Virginia Design Medalists Cover Everything from Business Development to Design Equity
The workplace changes necessitated by COVID-19 restrictions created an opportunity to reimagine our long-standing Virginia Design Medalist Program. Unlike our traditional format, with one or two medalists spending their term in our offices observing, teaching and mentoring; the 2020 virtual format allowed each of the offices to more fully share in the program and gave all Hanbury staff access to the medalists.
As always, we recruit Virginia Design Medalists on the basis of their expertise, and how their insights and experience align with the interests of the firm. We’re always looking to be inspired by the medalist’s knowledge, body of work, or accomplishments, and we make it clear that we expect tangible lessons that we can directly apply in our practice.
This year, after agreeing to host a series of keynotes, we more directly engaged all of our offices in the discussion of potential themes or topics. It was immediately clear that each office wanted to select a keynote speaker on the basis of what that office determined to be of interest or value to the firm, without limitations from an overarching theme or relationship between speakers or topics. What was also clear though, was an interest in bringing in perspectives relevant to the myriad issues related to the immediate and long-term social, environmental, and architectural impacts of this COVID-19 period.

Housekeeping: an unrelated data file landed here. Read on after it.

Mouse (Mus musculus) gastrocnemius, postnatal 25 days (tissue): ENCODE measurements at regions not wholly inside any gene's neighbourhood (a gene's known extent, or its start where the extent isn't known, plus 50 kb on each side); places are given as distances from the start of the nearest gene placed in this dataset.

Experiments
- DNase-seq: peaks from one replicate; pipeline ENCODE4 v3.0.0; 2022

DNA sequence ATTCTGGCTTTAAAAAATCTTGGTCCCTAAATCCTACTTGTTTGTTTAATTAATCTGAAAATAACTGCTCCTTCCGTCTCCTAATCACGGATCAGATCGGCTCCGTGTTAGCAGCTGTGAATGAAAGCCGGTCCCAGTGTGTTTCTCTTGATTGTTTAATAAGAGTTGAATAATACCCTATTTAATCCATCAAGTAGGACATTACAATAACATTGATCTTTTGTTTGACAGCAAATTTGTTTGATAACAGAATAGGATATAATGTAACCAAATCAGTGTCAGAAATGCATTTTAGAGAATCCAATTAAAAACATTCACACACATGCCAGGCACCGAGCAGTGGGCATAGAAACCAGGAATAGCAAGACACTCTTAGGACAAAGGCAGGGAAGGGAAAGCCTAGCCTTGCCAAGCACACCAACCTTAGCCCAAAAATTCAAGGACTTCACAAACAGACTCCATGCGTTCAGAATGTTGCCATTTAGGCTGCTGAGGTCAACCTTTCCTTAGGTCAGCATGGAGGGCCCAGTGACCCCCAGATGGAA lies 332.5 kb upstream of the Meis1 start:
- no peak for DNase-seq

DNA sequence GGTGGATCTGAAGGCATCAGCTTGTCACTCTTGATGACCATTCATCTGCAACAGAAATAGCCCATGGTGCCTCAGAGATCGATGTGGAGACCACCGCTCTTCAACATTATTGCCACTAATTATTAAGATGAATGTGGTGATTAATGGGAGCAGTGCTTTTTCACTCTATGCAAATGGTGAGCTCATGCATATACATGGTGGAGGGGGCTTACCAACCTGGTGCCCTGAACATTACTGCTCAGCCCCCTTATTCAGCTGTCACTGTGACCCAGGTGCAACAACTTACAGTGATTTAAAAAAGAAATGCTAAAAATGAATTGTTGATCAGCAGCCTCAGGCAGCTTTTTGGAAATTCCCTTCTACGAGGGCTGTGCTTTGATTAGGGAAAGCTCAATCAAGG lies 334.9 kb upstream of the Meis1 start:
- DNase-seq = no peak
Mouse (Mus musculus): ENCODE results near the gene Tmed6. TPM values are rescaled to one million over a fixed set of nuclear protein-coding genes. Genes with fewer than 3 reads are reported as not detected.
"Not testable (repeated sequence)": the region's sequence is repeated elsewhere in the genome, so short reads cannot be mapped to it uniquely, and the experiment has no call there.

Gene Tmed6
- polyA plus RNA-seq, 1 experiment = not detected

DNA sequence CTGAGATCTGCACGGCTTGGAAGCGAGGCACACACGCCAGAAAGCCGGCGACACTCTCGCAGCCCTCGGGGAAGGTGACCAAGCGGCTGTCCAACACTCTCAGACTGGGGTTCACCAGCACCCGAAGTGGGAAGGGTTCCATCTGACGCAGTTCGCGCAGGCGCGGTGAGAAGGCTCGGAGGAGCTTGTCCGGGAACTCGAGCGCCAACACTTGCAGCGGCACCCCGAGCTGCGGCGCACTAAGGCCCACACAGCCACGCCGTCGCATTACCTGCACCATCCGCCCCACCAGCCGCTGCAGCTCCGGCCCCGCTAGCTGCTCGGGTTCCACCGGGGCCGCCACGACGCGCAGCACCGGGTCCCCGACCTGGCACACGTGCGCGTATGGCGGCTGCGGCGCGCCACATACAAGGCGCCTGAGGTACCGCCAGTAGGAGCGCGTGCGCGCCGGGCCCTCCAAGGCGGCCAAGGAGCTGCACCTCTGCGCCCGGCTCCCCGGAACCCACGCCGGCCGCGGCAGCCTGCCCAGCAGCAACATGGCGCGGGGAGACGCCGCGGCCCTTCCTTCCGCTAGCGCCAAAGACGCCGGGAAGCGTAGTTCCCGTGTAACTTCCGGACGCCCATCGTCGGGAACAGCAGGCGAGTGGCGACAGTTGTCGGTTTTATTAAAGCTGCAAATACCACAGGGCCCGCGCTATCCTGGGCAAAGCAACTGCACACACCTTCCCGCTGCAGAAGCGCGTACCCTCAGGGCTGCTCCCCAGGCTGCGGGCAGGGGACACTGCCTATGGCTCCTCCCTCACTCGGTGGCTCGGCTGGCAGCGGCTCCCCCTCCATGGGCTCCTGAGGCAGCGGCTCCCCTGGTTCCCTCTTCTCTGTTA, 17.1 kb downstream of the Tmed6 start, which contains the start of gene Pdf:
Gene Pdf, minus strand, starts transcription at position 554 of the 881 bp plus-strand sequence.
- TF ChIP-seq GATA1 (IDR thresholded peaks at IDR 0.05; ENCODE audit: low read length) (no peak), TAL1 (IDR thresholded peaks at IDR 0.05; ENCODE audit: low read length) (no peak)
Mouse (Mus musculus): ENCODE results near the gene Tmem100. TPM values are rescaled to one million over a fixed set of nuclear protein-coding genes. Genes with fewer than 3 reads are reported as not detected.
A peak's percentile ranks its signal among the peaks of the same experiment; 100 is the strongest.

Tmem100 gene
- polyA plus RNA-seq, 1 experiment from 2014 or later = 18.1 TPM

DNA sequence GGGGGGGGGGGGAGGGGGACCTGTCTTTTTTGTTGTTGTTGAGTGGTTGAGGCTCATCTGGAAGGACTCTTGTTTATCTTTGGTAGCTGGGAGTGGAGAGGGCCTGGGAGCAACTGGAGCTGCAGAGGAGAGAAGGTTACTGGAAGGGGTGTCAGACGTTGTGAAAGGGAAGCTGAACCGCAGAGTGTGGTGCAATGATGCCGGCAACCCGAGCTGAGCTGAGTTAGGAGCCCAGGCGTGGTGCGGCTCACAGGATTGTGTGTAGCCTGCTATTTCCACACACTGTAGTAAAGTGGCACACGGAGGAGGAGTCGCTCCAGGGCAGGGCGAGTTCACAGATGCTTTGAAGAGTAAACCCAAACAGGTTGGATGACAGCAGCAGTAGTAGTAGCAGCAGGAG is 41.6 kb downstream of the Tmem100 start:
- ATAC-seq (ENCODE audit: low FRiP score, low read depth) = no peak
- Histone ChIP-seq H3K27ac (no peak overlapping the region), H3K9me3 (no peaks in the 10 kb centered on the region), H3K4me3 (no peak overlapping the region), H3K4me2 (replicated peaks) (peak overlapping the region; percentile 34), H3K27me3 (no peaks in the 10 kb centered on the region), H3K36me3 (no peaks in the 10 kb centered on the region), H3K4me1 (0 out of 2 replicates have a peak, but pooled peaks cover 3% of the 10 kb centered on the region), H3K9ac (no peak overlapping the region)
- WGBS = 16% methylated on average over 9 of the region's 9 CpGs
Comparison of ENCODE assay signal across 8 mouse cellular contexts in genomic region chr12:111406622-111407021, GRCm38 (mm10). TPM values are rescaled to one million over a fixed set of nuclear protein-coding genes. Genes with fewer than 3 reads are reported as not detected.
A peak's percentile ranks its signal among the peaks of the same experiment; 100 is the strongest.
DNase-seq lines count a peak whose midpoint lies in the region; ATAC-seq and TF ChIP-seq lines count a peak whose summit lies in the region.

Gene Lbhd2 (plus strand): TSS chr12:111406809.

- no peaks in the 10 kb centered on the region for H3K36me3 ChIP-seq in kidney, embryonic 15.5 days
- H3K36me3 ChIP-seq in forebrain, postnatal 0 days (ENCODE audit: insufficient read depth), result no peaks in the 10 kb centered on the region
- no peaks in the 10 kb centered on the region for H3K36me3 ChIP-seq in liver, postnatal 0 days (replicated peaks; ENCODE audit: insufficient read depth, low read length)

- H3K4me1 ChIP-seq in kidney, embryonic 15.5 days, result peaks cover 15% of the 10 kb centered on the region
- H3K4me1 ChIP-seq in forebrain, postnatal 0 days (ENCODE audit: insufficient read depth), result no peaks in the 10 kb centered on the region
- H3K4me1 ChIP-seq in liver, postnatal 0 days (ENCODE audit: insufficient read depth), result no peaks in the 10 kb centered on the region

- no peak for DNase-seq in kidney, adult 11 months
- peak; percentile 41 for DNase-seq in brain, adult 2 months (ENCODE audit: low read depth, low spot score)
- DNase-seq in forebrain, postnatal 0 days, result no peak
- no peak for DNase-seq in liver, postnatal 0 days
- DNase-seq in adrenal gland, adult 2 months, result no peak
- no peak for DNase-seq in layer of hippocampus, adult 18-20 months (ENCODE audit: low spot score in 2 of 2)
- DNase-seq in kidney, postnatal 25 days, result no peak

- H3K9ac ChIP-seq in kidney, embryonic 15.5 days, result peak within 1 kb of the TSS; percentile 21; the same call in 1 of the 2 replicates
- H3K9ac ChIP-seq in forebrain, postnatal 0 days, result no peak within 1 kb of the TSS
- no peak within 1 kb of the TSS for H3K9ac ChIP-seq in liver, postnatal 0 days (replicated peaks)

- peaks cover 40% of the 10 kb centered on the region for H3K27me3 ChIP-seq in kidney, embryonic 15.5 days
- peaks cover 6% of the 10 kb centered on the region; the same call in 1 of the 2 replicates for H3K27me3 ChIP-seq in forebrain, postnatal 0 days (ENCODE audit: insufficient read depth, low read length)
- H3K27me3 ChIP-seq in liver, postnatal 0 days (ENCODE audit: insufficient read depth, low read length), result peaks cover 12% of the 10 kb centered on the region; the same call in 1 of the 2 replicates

The resulting 2020 Virginia Design Medalist Program included four speakers and four independent topics:
- Iben Falconer "Strategy By Design: How to Create a Culture of Business Development"
- Alan Organschi "Building a Global Carbon Sink"
- Kia Weatherspoon "Design Without Labels: Design Equity Strategies for All People"
- Pascale Sablan "I Was Asked to Stand"
After participating in each of these conversations, I'm observing ripples from the Medalists' messages, even as we continue to work remotely. There is a heightened awareness—with tangible results—of the role everyone can play in bringing forward new project opportunities. I hear conversations shifting toward topics of design equity in our work as well as a reflection that we aren't as diverse as we once were (at one point we had +/-12 languages spoken). We understand the need for diverse design teams in order to design the best solutions for diverse communities – we need to be intentional if we want to truly be diversified. While sustainability has always been important, there is a new urgency which is manifesting in the types of projects we pursue and a renewed hunger for information and input to inform and improve our design performance. Across the firm there is a sense that with heightened awareness, comes a greater responsibility to act.
For the first time, these personally and professionally relevant stories were accessible to our whole firm. Over the coming days, I've asked select Hanbury staff members to discuss the messages that impacted them most.